Developer as (Fashion) Designer
As a developer I generally do one of three things. The first is build custom software from scratch. The second is build a ‘solution’ from COTS pieces wired together with a little bit of custom code. The third is tell the client what to buy in terms and, if necessary, I install or configure the software. Which approach is better is dependent on a variety of factors, including what the software needs to do, what software already exists, and the degree to which the software is core to the client’s business. Because of some very natural analogies between software and construction, many software developers and theorists liken the industry to a form of engineering or construction, specifically civil engineering.
How does an engineer tackle a complex problem? They break it down into sub-problems. At some point those sub-problems are broken down into sub-sub-problems and so on. Eventually you wind up with pieces that are solved or solvable. To make this all possible you must specify every aspect of the system. I have never seen a client or engineer completely and accurately specify all parts of a software system to the mind-numbing detail required. As software becomes more complicated, now encompassing concepts such as ‘social networking feeds’ and ‘user-contributed content,’ this approach isn’t scaling. In fact, I think we need to step away from the engineering mindset and explore analogies to other professions.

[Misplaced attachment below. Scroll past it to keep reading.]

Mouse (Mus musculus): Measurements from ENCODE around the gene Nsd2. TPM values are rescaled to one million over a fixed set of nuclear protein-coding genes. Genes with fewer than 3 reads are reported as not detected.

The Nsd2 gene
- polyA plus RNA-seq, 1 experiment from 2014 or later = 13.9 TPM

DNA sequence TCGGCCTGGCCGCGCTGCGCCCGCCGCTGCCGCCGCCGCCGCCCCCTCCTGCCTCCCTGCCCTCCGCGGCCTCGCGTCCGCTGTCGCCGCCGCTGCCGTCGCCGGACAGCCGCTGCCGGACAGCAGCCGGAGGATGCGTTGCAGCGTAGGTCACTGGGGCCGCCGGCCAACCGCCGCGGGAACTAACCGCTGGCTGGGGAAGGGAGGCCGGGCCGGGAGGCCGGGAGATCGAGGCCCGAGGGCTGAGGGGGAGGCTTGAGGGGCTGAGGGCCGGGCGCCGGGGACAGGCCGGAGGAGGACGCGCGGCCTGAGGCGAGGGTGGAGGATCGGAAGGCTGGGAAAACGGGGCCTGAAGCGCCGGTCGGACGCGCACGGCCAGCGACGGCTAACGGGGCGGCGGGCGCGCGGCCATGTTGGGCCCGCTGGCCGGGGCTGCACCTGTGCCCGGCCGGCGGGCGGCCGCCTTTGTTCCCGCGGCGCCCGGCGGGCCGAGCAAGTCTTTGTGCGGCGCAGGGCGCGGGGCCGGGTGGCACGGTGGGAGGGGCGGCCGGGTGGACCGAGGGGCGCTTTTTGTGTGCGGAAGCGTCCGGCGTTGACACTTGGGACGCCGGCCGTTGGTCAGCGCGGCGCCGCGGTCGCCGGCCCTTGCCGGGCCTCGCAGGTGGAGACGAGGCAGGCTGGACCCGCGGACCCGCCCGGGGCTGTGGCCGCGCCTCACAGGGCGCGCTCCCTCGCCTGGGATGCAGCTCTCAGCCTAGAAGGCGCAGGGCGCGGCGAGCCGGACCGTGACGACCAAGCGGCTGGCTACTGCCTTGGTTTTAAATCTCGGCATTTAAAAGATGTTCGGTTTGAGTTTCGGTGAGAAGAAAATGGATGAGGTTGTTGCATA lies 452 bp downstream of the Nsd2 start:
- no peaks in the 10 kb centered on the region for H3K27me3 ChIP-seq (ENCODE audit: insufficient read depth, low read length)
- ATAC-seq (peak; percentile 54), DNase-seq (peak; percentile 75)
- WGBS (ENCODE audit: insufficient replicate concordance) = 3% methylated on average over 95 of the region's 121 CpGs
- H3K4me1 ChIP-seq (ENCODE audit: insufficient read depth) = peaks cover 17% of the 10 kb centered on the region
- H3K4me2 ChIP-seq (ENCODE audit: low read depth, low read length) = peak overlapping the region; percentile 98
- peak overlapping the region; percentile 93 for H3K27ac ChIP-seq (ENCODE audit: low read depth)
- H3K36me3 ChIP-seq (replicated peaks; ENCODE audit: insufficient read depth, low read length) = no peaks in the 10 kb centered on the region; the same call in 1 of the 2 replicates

Even though it might sound a little odd at first, it occurred to me the other day that my job is a lot more like the fashion industry. Most software is like mass produced clothing. It’s bought off the rack and isn’t tailored to suit any particular body – just anybody the designer considers a ‘Medium.’ Because it’s mass-produced, the price per item is relatively cheap. Writing a word processor from scratch makes about as much sense as custom-fit t-shirts. A lot of software, in fact the vast majority of software falls into this camp. Everything from Windows and Microsoft Office to Mac OS and your typical Linux distribution are essentially ‘off-the-rack.’
At the next step up we can take something that’s off the rack but requires hemming and cutting to fit, like pants. It isn’t specifically tailored to fit you but it is altered to fit you better. For example, nice pants often require hemming as opposed to off the rack slacks at pre-determined inseams. This is stock software with a customization. For example, you might want Radiant (a CMS) with a custom extension or two.
Then is the completely custom suit. You go in, get measured, and for several hundred (or even thousands) of dollars later you get a suit that fits you perfectly. You choose aspects of the suit like the material, but you don’t make every decision. You could tell the tailor to give you 12" lapels and cuff the sleeves, and the tailor may oblige, but you will look a little ridiculous. You would generally trust the tailor – barring minor alterations. The tailor or designer makes detailed decisions and all you care about is that you get a fashionable and well fitting suit. This is the way most custom software should be built.